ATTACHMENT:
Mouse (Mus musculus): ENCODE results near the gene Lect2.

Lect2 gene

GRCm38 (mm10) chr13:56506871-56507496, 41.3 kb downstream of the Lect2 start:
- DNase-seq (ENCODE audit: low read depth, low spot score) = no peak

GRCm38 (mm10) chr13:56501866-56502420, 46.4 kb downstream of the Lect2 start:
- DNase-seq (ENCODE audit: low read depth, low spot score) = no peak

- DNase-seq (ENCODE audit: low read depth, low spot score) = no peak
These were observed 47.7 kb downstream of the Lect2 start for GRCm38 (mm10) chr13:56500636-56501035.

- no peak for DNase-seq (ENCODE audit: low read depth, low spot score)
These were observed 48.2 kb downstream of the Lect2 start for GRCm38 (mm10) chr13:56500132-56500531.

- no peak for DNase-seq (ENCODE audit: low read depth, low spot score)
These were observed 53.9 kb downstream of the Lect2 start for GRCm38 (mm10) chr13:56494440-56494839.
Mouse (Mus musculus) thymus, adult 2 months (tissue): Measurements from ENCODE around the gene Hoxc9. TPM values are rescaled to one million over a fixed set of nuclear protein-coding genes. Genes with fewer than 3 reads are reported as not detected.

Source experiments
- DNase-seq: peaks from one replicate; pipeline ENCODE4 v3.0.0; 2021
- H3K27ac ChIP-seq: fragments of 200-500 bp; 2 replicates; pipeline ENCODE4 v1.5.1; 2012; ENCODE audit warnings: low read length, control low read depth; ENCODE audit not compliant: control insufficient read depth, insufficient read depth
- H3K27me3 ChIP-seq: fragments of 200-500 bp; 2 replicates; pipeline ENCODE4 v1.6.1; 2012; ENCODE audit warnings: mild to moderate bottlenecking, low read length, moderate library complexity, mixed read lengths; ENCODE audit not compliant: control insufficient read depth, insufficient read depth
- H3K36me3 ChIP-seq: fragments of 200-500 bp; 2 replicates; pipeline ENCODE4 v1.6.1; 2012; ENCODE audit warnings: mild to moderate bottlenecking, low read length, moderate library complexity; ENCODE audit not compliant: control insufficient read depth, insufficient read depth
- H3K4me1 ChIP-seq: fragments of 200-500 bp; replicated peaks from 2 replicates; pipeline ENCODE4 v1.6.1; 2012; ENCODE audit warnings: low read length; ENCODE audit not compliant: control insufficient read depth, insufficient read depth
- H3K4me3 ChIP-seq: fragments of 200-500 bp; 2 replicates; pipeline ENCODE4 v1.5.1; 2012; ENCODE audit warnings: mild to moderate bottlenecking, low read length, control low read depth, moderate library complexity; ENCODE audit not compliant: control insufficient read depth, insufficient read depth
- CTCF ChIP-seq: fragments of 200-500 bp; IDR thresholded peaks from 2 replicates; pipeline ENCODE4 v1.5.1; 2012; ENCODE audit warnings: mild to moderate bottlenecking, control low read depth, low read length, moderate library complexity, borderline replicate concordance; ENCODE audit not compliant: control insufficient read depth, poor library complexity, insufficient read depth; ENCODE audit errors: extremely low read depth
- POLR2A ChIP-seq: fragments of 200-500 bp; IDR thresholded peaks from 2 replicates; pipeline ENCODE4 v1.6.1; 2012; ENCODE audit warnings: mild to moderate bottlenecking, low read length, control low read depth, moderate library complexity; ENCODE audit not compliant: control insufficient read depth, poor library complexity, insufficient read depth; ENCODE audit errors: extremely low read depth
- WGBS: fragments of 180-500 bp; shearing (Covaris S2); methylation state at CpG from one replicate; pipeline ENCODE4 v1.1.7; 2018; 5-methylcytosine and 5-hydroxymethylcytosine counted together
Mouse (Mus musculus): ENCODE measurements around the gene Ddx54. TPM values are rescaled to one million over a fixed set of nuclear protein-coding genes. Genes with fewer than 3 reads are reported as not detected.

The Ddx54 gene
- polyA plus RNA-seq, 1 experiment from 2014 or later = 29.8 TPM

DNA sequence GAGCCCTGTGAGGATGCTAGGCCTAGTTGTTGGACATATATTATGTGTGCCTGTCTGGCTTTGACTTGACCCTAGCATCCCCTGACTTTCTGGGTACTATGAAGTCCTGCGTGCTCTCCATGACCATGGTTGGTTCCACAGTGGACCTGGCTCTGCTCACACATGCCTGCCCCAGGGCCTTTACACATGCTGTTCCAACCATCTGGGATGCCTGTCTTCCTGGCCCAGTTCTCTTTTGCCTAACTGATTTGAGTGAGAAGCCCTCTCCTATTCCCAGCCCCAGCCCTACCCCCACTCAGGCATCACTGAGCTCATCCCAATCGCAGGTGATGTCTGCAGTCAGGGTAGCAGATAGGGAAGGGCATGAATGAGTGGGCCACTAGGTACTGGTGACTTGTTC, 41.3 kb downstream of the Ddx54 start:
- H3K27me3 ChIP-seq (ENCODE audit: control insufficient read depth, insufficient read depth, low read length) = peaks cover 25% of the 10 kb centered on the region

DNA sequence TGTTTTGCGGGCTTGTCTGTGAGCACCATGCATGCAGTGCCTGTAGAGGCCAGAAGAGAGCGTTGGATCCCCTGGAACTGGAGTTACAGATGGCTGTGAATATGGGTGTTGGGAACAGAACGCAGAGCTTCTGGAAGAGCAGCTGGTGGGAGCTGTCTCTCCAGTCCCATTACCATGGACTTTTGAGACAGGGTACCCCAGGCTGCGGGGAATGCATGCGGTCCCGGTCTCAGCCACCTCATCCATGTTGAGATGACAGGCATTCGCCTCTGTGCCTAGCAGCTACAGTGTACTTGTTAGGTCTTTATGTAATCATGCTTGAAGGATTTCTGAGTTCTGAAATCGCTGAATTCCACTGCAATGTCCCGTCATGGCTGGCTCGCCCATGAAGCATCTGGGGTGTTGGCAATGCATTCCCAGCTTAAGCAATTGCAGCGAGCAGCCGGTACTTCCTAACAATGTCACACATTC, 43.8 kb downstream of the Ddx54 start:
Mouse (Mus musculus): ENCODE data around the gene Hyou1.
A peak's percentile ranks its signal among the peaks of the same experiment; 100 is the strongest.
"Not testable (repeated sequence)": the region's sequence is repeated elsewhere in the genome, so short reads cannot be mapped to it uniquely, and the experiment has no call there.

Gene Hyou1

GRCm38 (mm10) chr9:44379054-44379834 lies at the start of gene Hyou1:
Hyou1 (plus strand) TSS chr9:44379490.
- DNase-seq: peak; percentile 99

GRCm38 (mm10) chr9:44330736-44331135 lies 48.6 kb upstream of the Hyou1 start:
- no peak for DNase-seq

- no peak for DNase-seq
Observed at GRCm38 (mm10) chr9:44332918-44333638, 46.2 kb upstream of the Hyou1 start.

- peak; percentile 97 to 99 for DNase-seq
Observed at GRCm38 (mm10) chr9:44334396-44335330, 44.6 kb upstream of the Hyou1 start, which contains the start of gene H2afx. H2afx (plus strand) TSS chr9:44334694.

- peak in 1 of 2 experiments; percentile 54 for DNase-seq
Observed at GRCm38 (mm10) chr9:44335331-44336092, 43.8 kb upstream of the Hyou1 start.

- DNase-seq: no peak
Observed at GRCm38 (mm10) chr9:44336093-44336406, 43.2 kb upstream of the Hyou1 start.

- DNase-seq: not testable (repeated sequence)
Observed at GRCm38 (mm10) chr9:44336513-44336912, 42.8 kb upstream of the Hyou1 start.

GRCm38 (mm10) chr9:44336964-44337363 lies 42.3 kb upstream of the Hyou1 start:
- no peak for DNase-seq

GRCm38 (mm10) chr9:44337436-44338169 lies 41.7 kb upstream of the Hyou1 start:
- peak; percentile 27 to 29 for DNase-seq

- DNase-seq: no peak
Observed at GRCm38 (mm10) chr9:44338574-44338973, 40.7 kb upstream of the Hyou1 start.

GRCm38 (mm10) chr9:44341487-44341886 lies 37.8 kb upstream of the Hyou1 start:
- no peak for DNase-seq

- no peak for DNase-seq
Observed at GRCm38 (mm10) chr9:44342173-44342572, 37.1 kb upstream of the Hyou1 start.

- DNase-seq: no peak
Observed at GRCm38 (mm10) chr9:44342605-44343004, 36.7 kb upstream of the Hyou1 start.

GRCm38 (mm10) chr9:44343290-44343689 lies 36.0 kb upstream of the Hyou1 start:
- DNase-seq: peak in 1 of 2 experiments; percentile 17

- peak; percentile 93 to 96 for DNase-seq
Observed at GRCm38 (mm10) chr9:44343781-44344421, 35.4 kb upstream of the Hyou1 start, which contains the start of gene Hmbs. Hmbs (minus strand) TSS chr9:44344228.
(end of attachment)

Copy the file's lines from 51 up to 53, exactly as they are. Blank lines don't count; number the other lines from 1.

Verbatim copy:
GRCm38 (mm10) chr9:44337436-44338169 lies 41.7 kb upstream of the Hyou1 start:
- peak; percentile 27 to 29 for DNase-seq

- DNase-seq: no peak